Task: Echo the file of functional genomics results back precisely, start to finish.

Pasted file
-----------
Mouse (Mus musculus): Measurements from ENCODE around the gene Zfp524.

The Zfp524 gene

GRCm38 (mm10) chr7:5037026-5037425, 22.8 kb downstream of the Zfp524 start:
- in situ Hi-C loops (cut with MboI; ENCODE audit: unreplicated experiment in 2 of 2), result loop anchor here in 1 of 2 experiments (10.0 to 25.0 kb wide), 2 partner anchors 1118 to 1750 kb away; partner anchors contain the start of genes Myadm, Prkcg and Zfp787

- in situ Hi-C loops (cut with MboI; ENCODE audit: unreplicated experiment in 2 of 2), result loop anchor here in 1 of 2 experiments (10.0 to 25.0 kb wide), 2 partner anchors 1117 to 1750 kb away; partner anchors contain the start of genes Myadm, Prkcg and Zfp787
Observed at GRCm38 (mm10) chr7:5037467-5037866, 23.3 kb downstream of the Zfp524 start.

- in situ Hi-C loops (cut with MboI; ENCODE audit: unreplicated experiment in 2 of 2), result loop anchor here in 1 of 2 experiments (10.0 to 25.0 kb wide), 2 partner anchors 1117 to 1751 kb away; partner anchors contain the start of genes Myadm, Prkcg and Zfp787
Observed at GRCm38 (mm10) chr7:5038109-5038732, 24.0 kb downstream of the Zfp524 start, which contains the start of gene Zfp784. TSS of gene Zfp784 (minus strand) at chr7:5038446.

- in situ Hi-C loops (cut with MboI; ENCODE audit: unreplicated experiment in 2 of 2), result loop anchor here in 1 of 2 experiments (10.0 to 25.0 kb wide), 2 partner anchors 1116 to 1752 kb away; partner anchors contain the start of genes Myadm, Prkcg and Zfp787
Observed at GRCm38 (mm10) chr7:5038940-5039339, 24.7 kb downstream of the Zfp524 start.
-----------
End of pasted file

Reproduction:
Mouse (Mus musculus): Measurements from ENCODE around the gene Zfp524.

The Zfp524 gene

GRCm38 (mm10) chr7:5037026-5037425, 22.8 kb downstream of the Zfp524 start:
- in situ Hi-C loops (cut with MboI; ENCODE audit: unreplicated experiment in 2 of 2), result loop anchor here in 1 of 2 experiments (10.0 to 25.0 kb wide), 2 partner anchors 1118 to 1750 kb away; partner anchors contain the start of genes Myadm, Prkcg and Zfp787

- in situ Hi-C loops (cut with MboI; ENCODE audit: unreplicated experiment in 2 of 2), result loop anchor here in 1 of 2 experiments (10.0 to 25.0 kb wide), 2 partner anchors 1117 to 1750 kb away; partner anchors contain the start of genes Myadm, Prkcg and Zfp787
Observed at GRCm38 (mm10) chr7:5037467-5037866, 23.3 kb downstream of the Zfp524 start.

- in situ Hi-C loops (cut with MboI; ENCODE audit: unreplicated experiment in 2 of 2), result loop anchor here in 1 of 2 experiments (10.0 to 25.0 kb wide), 2 partner anchors 1117 to 1751 kb away; partner anchors contain the start of genes Myadm, Prkcg and Zfp787
Observed at GRCm38 (mm10) chr7:5038109-5038732, 24.0 kb downstream of the Zfp524 start, which contains the start of gene Zfp784. TSS of gene Zfp784 (minus strand) at chr7:5038446.

- in situ Hi-C loops (cut with MboI; ENCODE audit: unreplicated experiment in 2 of 2), result loop anchor here in 1 of 2 experiments (10.0 to 25.0 kb wide), 2 partner anchors 1116 to 1752 kb away; partner anchors contain the start of genes Myadm, Prkcg and Zfp787
Observed at GRCm38 (mm10) chr7:5038940-5039339, 24.7 kb downstream of the Zfp524 start.